The fall of the Soviet Union some twenty years ago has opened up the former republics to tourism like never before. While many foreign visitors have been discovering the best that Russia has to offer, it’s sometimes sad to note that other ex-Soviet territories are being a little neglected and with that in mind, a trip to Kazakhstan may well surprise you.
What to expect
Generally speaking, it’s fair to say that Kazakhstan struggles to compete with some of its neighbours when it comes to historical monuments, museums, galleries and the like. However, where it really scores is with a fascinating natural landscape.
Kazakhstan is vast and in fact, it is the ninth largest country in the world and when you arrive, there is a large and mostly empty landscape, adding an air of mystery that many tourists love.
How to get there
Getting into Kazakhstan is relatively straightforward and there are two main international airports at Almaty and in the capital Astana. Astana airways are the country’s main carrier.
If you are unable to fly directly into Kazakhstan, there are many regular flights to main airports in Moscow that complete the network of international flights.
If you are feeling particularly intrepid then you can travel by train from Moscow but be prepared for a journey lasting up to eighty hours.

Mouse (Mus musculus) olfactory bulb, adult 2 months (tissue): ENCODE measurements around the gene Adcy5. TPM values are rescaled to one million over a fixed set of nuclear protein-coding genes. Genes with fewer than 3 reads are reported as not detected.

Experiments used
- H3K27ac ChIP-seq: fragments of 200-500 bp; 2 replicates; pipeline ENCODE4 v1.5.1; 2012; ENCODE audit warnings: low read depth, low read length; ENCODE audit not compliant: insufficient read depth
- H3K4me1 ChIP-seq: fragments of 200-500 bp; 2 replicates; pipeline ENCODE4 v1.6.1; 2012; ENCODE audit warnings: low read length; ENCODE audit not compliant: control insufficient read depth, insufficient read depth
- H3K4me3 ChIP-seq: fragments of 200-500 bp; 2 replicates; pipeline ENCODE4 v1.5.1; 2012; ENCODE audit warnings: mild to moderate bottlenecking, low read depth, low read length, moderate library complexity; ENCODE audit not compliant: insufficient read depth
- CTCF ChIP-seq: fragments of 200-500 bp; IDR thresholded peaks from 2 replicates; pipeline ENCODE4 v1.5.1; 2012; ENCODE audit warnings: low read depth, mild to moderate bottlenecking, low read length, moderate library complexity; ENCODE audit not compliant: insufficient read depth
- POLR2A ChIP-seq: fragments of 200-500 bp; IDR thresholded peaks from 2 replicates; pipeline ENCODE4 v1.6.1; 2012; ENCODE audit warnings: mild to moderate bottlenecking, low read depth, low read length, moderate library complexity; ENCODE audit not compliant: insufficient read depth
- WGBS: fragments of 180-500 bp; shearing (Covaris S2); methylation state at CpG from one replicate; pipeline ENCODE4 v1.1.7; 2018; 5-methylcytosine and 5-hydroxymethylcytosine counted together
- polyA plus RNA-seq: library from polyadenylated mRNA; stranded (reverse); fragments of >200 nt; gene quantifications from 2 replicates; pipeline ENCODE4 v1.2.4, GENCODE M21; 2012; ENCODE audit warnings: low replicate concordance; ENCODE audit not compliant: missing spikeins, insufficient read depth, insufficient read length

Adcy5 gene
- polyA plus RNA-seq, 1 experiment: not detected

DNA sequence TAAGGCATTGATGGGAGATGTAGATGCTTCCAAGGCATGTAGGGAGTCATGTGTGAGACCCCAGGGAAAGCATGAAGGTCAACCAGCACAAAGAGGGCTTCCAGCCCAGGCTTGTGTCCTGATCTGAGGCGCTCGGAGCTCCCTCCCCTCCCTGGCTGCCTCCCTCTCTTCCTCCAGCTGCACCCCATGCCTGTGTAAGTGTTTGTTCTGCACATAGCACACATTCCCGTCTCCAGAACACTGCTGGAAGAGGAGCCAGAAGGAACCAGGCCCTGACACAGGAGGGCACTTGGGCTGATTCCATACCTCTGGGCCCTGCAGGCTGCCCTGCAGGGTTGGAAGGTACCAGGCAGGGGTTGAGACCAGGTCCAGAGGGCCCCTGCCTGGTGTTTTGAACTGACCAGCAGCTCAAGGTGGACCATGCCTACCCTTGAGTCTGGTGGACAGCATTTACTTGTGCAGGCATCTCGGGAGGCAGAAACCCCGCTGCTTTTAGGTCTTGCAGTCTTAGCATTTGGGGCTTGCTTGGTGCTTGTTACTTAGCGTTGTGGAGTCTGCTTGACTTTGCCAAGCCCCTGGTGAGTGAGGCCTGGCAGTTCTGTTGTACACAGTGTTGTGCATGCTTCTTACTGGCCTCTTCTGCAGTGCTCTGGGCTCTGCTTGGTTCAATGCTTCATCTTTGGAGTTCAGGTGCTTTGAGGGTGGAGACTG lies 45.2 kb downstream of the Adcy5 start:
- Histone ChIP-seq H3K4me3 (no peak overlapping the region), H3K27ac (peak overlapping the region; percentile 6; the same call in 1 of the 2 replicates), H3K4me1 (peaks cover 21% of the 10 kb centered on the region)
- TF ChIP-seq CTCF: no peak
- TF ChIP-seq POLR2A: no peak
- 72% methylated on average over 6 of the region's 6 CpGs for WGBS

Although Astana is now the capital of Kazakhstan, Almaty remains its largest city and for tourists, it probably has more to see and do.
Almaty literally means ‘father of apples’ and although many of the apple trees that existed here have long since disappeared, there are still some stunning natural sights on the outskirts of the city.
The Zailiysky Alatau Mountains dominate the skyline around Almaty and if you’re particularly adventurous, walking and climbing tours are available.
For a more sedate approach to sightseeing in Almaty, you may prefer the city Bazaar, the Museum of folk instruments or the A. Kasteev State Museum of Fine Arts which has a superb collection of works from around the world.
The capital Astana was once a very sleepy village but after the fall of the Soviet Union it was transformed. As Kazakhstan became such an important oil producer on a global scale, Almaty was chosen as the new capital and expansion was rapid.
The end product is a truly fascinating mix of old and new: On the one hand you have some fascinating ancient architecture, including Merchants’ House from the old days of the Russian Empire while in the heart of the city’s business districts, there are imposing modern skyscrapers, courtesy of some of the world’s most famous architects.
A good place to start your tour of Astana is at The President’s Museum of Kazakhstan which will give you the ideal history lesson as far as the country is concerned. Of the many modern buildings here, the Baiterek Tower is arguably the most fascinating. Likened to a lollipop by the locals, the tower contains an aquarium, a restaurant and an art gallery.
With its friendly people and a diverse choice of attractions, Kazakhstan tourism is growing and there’s no better way to find out why than to pay a visit yourself.